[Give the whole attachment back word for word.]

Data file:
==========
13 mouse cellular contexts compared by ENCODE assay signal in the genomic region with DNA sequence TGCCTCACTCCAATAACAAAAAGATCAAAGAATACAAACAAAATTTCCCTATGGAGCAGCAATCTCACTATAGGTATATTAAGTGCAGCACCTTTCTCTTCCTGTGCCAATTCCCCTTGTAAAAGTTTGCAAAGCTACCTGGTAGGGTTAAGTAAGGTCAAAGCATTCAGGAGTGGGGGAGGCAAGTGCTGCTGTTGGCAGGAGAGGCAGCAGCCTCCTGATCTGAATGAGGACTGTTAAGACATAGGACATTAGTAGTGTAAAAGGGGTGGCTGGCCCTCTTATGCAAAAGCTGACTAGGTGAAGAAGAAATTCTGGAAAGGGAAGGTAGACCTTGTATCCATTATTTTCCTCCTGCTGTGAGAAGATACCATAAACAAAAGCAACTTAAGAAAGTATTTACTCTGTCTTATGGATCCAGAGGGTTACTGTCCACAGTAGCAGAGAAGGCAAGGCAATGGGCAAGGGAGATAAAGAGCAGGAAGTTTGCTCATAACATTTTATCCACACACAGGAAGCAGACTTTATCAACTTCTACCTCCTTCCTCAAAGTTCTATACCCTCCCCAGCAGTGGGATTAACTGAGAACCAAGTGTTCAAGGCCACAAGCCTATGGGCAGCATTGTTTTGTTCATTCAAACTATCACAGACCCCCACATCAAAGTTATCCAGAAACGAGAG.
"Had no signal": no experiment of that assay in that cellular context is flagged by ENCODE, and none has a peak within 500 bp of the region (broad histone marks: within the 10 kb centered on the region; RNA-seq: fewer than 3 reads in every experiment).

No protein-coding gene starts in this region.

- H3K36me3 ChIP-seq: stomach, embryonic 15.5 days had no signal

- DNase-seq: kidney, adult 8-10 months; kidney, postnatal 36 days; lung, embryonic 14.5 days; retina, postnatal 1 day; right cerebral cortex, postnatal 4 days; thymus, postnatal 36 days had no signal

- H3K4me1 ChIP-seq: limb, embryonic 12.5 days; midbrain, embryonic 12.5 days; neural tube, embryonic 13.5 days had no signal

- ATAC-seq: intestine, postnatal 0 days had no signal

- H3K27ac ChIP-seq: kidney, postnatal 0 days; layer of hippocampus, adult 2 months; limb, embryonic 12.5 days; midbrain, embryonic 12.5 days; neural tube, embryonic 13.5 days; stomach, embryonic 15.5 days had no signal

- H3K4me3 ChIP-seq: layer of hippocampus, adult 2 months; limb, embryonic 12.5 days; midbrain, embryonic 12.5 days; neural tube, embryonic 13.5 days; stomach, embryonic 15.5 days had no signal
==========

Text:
13 mouse cellular contexts compared by ENCODE assay signal in the genomic region with DNA sequence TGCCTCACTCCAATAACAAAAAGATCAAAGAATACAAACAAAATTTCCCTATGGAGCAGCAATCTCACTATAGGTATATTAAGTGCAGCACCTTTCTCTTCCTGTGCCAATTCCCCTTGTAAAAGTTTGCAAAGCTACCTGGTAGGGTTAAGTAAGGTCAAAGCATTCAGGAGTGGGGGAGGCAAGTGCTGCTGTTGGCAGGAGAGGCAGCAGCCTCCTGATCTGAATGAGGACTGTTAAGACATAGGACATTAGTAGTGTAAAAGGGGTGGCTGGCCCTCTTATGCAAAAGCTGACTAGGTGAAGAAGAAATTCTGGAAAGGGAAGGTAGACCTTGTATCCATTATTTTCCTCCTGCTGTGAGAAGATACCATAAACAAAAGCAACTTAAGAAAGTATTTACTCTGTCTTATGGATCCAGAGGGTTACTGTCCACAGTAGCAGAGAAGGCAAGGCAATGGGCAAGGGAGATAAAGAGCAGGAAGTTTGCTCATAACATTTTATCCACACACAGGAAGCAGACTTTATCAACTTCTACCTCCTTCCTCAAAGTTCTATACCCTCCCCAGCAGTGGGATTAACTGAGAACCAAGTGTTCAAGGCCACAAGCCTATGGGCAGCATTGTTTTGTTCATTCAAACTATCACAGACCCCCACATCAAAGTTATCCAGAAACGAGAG.
"Had no signal": no experiment of that assay in that cellular context is flagged by ENCODE, and none has a peak within 500 bp of the region (broad histone marks: within the 10 kb centered on the region; RNA-seq: fewer than 3 reads in every experiment).

No protein-coding gene starts in this region.

- H3K36me3 ChIP-seq: stomach, embryonic 15.5 days had no signal

- DNase-seq: kidney, adult 8-10 months; kidney, postnatal 36 days; lung, embryonic 14.5 days; retina, postnatal 1 day; right cerebral cortex, postnatal 4 days; thymus, postnatal 36 days had no signal

- H3K4me1 ChIP-seq: limb, embryonic 12.5 days; midbrain, embryonic 12.5 days; neural tube, embryonic 13.5 days had no signal

- ATAC-seq: intestine, postnatal 0 days had no signal

- H3K27ac ChIP-seq: kidney, postnatal 0 days; layer of hippocampus, adult 2 months; limb, embryonic 12.5 days; midbrain, embryonic 12.5 days; neural tube, embryonic 13.5 days; stomach, embryonic 15.5 days had no signal

- H3K4me3 ChIP-seq: layer of hippocampus, adult 2 months; limb, embryonic 12.5 days; midbrain, embryonic 12.5 days; neural tube, embryonic 13.5 days; stomach, embryonic 15.5 days had no signal